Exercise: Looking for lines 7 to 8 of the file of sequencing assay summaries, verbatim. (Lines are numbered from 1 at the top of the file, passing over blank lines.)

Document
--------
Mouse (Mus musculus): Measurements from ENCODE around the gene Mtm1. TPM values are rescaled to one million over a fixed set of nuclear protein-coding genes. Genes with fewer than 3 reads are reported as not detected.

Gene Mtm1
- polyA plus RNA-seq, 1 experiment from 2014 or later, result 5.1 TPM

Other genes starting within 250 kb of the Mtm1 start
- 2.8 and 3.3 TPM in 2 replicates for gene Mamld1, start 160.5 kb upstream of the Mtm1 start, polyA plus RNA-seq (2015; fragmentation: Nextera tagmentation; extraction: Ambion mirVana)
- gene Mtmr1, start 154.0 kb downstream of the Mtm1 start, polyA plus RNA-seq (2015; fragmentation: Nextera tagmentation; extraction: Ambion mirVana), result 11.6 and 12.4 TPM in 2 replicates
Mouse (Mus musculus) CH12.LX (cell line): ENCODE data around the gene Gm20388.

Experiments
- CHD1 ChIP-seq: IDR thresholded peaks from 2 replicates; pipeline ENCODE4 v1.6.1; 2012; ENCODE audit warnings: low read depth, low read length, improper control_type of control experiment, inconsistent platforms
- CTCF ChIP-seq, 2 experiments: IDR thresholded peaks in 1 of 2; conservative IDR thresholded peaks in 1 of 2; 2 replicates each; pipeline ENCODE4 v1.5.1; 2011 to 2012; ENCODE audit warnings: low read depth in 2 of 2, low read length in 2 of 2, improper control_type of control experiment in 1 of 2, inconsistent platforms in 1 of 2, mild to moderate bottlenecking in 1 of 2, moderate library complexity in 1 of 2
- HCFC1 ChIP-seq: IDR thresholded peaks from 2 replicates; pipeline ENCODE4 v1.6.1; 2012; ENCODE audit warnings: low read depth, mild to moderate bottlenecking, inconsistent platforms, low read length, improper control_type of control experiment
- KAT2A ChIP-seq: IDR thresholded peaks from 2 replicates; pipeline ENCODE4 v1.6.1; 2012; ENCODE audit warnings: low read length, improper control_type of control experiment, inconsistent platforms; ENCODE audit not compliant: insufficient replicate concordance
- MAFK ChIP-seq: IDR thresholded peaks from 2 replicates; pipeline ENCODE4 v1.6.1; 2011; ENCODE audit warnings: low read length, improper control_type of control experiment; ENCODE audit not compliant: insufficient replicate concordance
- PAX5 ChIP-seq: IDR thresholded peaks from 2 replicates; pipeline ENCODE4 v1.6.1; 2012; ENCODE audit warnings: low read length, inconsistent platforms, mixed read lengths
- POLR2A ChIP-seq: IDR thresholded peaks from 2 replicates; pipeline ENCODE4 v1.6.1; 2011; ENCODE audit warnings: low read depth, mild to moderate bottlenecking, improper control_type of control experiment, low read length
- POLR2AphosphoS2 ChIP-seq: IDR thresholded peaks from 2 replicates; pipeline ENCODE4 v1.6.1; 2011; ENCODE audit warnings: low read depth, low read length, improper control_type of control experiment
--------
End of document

Mouse (Mus musculus) CH12.LX (cell line): ENCODE data around the gene Gm20388.

Experiments